Rev. Franklin’s words are followed by his daughter singing the first song she ever recorded, “Never Grow Old,” or, as we kids used to call it in church, “the song where they have to start dragging people out of here.” My viewing partner, Steven Boone, and I exchanged a knowing glance just before the congregation erupted with people catching the Holy Ghost and needing to be restrained. Meanwhile, Re’s singing and her piano playing blew the doors off the joint, creating a moment of transcendence I’ve never experienced in a theater before.
And experiencing this in a theater is a must. You should be struck by lightning by the weird-looking Jesus painting that appears in this movie if—and it’s a big if—you get the chance to see this movie and you watch it alone at home. As aforementioned, this was made in 1972, but the world premiere of “Amazing Grace” was on November 12, 2018. This is because the footage shot by Sydney Pollack and his ubiquitous crew (who don’t even try to be inconspicuous on camera) was nearly impossible to sync with sound due to a major technical mistake. As a result, the footage sat in a vault at Warner Bros. for 35 years before being taken up as a project by producer Alan Elliott. With Pollack’s death in 2008 and numerous bouts with red tape and lawyers, it took another 11 years before the public set its eyes on the finished product. For now, the film is without a distributor, but there’s cautious optimism about a general release.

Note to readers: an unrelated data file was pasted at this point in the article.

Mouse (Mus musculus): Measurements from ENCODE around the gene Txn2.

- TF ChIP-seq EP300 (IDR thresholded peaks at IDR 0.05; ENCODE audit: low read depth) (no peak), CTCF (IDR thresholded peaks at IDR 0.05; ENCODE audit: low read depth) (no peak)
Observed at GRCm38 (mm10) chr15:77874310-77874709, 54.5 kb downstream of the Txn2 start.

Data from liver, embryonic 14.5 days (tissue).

Whether you’re religious or not, you owe it to yourself to see this movie if the chance arises. You’ll see how much love and feeling went into the construction of the resulting album. Additionally, “Amazing Grace” is profoundly moving and extraordinarily soothing. Nowadays we could use a good salve. To paraphrase another gospel standard, if we ever needed this film before, we sure do need it now.